“We just have a lot of different looks this year,” Gostisbehere said to NBC Sports Philadelphia's Chris Therien during the first intermission. “We have so many plays out there. It’s harder for other teams to prepare for us. We’re getting pucks to the net and our guys are doing what they're supposed to do.”

• Former Phantom Patrick Maroon finally got the Oilers on the board with 4:23 remaining in the second period when he outmuscled rookie Nolan Patrick along the corner boards, coming away with the puck and making a move past Ivan Provorov, before putting a shot between Brian Elliott’s pads. 

Patrick appeared to have been distracted by a broken stick along the boards that made him hesitate with the puck. The Flyers' rookie center could have elevated the puck with his backhand, but by holding onto to it for a split second too long, he allowed Maroon to come up with the takeaway.

• The Flyers got careless defensively in the opening 10 minutes of the second period as defensive breakdowns led to some quality scoring chances for the Oilers.

• The Flyers did a solid job of containing last year’s Art Ross Trophy winner McDavid, primarily deploying Scott Laughton’s line along with the Sean Couturier line sometimes during the same shift. McDavid had some extended shifts — three even-strength shifts over 1:30 — requiring the Flyers to use a multitude of forwards and defense pairs.

• McDavid left the game briefly in the first period and returned midway through.

• Jori Lehtera produced his best scoring chance of the season when he took Radko Gudas’ outlet pass and attempted to squeeze through a pair of defenders. The plodding Lehtera was unable to gain enough speed for an uncontested shot, but with his strong forearms and hands, he was able to draw a slashing penalty and still put a shot on net.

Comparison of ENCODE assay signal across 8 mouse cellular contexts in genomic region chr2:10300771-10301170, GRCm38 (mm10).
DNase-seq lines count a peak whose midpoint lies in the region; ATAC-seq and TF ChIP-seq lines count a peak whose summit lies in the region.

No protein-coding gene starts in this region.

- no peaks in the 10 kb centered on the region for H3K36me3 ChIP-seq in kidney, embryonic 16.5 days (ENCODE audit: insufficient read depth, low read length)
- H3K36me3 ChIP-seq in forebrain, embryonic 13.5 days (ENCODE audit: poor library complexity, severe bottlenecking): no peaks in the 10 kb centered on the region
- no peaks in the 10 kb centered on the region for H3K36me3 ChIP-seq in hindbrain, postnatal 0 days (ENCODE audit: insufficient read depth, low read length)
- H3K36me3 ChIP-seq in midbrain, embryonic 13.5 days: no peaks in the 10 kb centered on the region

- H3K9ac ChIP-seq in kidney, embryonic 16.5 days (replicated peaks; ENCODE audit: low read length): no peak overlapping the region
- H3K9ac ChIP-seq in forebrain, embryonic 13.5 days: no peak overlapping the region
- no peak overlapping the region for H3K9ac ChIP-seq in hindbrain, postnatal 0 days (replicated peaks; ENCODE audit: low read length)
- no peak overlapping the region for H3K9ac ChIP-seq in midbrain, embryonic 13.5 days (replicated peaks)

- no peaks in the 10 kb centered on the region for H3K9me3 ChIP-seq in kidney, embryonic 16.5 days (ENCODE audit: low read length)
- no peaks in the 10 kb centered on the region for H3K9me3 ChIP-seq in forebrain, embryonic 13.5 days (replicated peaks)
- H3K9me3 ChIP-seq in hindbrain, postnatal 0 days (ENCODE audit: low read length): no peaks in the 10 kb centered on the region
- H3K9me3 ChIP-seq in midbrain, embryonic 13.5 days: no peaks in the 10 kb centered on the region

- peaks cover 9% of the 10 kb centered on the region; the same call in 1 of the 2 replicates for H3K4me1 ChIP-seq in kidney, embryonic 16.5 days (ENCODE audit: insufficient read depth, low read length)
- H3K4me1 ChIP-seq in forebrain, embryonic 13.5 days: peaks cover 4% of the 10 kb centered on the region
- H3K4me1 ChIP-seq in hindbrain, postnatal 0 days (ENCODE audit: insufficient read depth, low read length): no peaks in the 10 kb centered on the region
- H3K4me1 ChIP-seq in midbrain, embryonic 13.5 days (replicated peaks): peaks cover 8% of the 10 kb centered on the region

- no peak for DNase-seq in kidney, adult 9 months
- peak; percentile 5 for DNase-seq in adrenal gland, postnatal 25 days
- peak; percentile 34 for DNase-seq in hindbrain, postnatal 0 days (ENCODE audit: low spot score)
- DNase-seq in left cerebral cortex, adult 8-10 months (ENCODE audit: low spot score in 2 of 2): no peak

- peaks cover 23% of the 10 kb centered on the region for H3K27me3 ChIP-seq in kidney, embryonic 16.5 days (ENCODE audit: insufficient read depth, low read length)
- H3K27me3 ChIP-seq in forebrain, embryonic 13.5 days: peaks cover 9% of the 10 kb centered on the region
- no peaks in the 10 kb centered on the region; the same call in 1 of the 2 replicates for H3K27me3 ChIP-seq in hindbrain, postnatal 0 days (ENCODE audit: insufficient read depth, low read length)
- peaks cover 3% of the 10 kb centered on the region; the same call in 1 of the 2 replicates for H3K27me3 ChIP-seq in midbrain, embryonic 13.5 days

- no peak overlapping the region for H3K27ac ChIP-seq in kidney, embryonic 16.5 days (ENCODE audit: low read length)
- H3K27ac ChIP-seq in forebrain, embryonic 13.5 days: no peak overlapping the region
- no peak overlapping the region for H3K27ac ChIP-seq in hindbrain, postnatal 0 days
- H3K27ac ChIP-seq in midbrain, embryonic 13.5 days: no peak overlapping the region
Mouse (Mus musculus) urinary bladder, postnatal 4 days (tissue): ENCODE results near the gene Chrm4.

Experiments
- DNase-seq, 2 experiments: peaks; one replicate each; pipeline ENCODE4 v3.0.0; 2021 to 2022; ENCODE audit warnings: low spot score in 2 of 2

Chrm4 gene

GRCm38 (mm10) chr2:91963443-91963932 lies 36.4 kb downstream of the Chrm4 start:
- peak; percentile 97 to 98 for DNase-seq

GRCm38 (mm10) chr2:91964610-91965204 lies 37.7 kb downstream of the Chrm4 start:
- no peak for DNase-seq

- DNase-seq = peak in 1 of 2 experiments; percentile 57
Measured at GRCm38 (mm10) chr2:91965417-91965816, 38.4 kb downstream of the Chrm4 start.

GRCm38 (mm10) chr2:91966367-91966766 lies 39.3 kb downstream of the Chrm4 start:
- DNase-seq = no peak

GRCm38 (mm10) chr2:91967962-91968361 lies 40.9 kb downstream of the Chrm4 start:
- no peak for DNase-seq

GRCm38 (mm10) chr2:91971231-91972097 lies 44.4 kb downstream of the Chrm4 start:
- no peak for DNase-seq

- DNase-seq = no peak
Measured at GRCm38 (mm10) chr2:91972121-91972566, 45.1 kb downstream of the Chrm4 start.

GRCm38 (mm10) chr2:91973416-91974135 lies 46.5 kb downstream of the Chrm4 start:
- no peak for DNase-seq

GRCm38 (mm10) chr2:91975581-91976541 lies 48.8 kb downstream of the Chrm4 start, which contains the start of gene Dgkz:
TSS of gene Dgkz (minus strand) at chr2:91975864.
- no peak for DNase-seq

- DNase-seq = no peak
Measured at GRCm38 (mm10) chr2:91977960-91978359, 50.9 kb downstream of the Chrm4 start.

• Last season, Giroux didn’t score his fifth goal until Nov. 29th. 

• Both Taylor Leier and Jordan Weal missed Saturday’s game with upper-body injuries. According to general manager Ron Hextall, both forwards are day-to-day. 

• Referee Ian Walsh was honored prior to the game for officiating his 1,000th career game. Flyers captain Claude Giroux presented Walsh with a framed autographed jersey signed by the team with the No. 1,000 on the back.

Lines, pairings and scratches
Claude Giroux-Sean Couturier-Jakub Voracek
Jori Lehtera-Valterri Filppula-Wayne Simmonds
Dale Weise-Nolan Patrick-Travis Konecny
Matt Read-Scott Laughton-Michael Raffl

Ivan Provorov-Andrew MacDonald
Shayne Gostisbehere-Robert Hägg
Travis Sanheim-Radko Gudas

Brian Elliott
Michal Neuvirth

Scratched: Jordan Weal, Taylor Leier and Brandon Manning